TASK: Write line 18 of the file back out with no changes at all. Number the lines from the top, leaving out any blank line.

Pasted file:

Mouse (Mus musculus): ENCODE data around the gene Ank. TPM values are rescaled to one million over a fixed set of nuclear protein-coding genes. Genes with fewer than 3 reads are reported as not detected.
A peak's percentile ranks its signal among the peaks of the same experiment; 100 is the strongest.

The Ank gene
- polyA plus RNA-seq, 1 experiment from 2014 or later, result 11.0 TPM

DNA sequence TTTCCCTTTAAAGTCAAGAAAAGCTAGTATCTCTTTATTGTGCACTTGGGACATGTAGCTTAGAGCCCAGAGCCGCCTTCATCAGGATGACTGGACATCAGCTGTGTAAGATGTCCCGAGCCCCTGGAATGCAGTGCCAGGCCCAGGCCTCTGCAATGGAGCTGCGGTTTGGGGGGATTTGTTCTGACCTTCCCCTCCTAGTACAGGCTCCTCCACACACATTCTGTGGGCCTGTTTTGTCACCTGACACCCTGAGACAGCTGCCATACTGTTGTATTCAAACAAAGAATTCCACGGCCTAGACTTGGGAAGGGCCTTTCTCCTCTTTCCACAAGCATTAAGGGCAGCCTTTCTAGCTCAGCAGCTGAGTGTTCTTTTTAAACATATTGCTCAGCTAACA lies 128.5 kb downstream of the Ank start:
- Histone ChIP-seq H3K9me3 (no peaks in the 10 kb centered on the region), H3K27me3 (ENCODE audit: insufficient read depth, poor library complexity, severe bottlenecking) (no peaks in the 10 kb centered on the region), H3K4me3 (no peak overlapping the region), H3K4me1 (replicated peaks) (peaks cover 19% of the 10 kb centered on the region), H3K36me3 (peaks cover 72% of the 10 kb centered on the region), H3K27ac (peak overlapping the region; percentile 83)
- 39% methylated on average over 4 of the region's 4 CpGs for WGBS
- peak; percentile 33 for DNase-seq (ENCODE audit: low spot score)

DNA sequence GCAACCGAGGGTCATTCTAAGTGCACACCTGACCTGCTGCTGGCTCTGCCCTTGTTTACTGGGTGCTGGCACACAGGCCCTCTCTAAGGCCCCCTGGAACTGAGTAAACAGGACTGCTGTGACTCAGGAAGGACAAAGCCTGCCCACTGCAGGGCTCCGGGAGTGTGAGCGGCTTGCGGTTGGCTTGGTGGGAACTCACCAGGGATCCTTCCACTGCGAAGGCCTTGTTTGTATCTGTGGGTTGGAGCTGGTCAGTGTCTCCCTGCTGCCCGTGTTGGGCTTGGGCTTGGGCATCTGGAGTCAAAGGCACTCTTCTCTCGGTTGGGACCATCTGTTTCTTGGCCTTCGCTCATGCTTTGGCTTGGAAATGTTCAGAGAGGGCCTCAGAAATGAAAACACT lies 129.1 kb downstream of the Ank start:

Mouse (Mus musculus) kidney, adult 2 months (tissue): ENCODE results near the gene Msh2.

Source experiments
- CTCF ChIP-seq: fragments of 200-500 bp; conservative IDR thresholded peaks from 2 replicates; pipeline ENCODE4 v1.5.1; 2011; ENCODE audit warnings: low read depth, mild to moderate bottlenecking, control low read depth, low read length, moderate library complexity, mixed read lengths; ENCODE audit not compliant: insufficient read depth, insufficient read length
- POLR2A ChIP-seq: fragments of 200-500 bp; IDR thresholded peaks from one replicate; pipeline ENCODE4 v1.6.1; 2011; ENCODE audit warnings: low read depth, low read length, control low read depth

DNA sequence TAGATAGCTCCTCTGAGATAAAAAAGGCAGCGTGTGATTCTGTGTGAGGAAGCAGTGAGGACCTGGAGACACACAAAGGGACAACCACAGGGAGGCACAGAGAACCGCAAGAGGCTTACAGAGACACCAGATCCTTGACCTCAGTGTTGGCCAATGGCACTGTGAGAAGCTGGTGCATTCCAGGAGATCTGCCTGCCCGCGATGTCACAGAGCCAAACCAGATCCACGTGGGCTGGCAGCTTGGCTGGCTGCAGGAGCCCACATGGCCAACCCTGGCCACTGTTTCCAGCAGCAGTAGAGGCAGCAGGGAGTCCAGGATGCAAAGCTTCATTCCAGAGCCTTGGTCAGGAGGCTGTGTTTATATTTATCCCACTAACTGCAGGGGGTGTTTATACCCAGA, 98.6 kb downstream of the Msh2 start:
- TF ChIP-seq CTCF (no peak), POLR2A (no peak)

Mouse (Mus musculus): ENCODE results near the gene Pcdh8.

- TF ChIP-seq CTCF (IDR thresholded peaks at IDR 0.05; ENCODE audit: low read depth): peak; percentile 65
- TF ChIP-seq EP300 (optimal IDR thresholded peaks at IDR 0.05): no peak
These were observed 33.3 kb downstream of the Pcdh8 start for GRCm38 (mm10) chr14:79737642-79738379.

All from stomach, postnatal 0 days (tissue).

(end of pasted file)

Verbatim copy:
- TF ChIP-seq EP300 (optimal IDR thresholded peaks at IDR 0.05): no peak